If you are trying to make heart-healthy changes to your lifestyle and diet, it's helpful to know some basics about nutrition, starting with the components of food.
Types of fats
Fatty acids are the basic chemicals in fat. They may be saturated, polyunsaturated, monounsaturated, or trans fats. These fatty acids differ in their chemical makeup and structure, and in the way in which they affect your blood cholesterol levels.
Is used by the liver to manufacture cholesterol
Can raise blood cholesterol levels, particularly the LDL ("bad") cholesterol level (this raises your risk for heart attack and stroke)
Should make up no more than 10% of your daily calories
Saturated fat can be found in meats, whole dairy products, butter, cocoa butter, coconut, and palm oils.
Examples of polyunsaturated fats include safflower, sunflower, and corn oils, and soybean oils.
Examples of monounsaturated fats include olive and canola oils.
Trans fat is found naturally in some animal foods. Trans fats can also be made by food manufacturers. These are byproducts of hydrogenation. This is a chemical process used to change liquid unsaturated fat to a more solid fat. Trans fats will be found in an ingredients list as a partially hydrogenated oil. Trans fatty acids are similar in structure to saturated fat. They may have a great impact on raising total cholesterol and LDL cholesterol levels. You should avoid trans fats as much as possible.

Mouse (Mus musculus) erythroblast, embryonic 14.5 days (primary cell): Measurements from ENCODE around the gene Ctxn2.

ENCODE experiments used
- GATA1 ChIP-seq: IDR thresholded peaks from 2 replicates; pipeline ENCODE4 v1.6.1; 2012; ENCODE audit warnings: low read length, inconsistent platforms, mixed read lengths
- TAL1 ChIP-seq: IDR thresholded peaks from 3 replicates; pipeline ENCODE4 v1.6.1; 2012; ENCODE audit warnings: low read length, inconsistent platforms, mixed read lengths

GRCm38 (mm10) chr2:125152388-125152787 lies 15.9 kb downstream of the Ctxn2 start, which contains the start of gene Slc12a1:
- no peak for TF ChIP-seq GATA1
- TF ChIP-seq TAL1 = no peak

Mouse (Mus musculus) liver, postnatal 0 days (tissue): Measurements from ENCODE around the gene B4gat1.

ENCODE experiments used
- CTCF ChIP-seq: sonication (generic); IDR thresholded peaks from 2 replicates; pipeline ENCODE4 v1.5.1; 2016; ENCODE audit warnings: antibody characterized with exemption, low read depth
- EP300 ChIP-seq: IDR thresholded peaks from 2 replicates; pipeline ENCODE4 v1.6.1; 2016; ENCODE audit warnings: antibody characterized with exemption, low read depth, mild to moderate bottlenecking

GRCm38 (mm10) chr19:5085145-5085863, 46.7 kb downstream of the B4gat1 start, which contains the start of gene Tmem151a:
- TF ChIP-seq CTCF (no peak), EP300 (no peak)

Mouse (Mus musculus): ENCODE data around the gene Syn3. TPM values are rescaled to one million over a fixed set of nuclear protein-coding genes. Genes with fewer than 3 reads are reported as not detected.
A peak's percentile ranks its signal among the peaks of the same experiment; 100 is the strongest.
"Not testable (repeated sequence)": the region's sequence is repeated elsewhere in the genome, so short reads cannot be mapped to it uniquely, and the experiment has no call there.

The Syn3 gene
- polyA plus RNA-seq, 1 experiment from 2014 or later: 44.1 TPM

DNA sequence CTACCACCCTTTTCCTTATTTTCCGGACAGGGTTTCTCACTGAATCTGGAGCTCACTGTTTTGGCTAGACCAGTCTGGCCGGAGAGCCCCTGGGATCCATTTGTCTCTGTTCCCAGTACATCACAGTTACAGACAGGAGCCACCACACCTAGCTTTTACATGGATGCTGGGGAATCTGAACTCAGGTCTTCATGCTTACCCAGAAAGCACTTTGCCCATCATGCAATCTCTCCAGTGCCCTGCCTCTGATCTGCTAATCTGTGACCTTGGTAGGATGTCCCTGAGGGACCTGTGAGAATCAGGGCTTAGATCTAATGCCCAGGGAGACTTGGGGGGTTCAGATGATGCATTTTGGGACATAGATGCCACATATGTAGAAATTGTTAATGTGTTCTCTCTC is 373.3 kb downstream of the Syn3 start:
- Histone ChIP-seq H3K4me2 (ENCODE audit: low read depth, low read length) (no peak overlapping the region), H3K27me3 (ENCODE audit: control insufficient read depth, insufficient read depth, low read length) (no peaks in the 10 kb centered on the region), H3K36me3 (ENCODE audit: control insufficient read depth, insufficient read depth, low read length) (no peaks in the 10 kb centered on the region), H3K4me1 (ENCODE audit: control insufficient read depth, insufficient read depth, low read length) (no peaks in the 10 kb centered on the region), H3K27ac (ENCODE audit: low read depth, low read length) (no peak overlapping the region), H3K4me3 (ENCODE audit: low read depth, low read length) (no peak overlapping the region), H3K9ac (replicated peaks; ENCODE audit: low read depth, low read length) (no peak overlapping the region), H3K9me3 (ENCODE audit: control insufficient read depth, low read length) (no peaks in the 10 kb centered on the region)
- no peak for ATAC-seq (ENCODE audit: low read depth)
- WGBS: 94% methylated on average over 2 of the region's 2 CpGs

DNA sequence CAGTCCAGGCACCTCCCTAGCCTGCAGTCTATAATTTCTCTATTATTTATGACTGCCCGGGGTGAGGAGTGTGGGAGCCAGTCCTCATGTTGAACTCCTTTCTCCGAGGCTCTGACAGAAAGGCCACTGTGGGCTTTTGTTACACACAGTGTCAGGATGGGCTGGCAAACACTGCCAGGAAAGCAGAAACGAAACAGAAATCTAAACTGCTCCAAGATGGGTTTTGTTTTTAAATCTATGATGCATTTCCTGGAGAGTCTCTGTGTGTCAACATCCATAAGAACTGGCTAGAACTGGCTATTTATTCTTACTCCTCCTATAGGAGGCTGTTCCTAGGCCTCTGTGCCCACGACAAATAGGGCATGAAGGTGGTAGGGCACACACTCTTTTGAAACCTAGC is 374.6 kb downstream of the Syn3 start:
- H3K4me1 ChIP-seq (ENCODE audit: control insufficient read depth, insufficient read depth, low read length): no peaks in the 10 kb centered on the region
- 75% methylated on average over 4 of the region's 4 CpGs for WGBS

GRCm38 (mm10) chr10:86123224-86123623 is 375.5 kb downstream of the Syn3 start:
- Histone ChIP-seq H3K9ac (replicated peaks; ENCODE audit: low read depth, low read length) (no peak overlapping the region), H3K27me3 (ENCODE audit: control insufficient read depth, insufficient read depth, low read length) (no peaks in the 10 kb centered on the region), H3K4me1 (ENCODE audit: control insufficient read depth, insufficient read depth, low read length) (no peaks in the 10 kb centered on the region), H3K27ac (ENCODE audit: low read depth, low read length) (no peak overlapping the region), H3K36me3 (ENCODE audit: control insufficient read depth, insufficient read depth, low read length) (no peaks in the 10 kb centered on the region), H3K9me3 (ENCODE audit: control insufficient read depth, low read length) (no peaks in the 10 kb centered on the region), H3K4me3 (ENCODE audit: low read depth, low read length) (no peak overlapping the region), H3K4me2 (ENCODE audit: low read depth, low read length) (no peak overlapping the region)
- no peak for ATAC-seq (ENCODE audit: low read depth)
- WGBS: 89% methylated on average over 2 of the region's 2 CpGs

The FDA has banned manufacturers from adding artificial trans fats, or partially hydrogenated oils, to food.
Examples of foods that had trans fats include stick margarine and fats found in commercially prepared cakes, cookies, and snack foods. Many manufacturers have changed their formulas to no longer contain trans fat. Read the label to make sure the food has no partially hydrogenated oils in the ingredients list.
Facts about fiber
Fiber is a type of carbohydrate found in plant foods, such as fruits, vegetables, whole grains, and legumes.
Fiber slows down how quickly foods are digested, making you feel full longer after eating.
Your body doesn't digest most of the fiber you eat. Fiber can be soluble or insoluble.
Soluble fiber is found in foods like oat bran and dried beans. It can lower blood cholesterol in some people. It prevents some fats and cholesterol from being digested and absorbed.
Insoluble fiber is found in foods like wheat bran. It increases bulk in the digestive tract, improving frequency of bowel movements. It does not help lower cholesterol.